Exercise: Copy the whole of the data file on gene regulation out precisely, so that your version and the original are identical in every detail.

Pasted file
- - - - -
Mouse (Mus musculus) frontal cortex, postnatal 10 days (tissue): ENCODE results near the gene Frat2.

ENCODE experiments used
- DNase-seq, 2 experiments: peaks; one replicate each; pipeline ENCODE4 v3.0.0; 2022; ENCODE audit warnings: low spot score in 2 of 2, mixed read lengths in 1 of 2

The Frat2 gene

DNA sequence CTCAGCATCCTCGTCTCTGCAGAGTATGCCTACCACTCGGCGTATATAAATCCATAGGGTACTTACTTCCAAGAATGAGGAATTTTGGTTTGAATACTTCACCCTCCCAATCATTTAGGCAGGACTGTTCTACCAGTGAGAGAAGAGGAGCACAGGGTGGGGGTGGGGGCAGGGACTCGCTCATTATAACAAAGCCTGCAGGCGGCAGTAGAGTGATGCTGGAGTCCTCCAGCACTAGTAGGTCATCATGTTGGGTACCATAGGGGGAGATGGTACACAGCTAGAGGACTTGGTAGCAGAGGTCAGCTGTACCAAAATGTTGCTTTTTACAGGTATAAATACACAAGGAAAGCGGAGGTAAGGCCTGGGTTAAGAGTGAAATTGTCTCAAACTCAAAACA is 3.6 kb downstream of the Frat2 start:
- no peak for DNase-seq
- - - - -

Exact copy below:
Mouse (Mus musculus) frontal cortex, postnatal 10 days (tissue): ENCODE results near the gene Frat2.

ENCODE experiments used
- DNase-seq, 2 experiments: peaks; one replicate each; pipeline ENCODE4 v3.0.0; 2022; ENCODE audit warnings: low spot score in 2 of 2, mixed read lengths in 1 of 2

The Frat2 gene

DNA sequence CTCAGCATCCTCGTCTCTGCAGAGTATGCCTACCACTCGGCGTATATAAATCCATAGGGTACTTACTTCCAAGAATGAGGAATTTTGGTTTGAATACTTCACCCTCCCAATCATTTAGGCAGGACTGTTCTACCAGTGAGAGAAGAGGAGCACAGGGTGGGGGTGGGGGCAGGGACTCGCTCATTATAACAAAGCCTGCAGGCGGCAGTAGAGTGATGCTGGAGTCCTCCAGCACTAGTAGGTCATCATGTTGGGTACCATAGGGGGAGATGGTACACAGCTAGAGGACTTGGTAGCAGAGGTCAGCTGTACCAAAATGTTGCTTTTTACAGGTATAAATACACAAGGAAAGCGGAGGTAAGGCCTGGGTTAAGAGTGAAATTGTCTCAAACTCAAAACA is 3.6 kb downstream of the Frat2 start:
- no peak for DNase-seq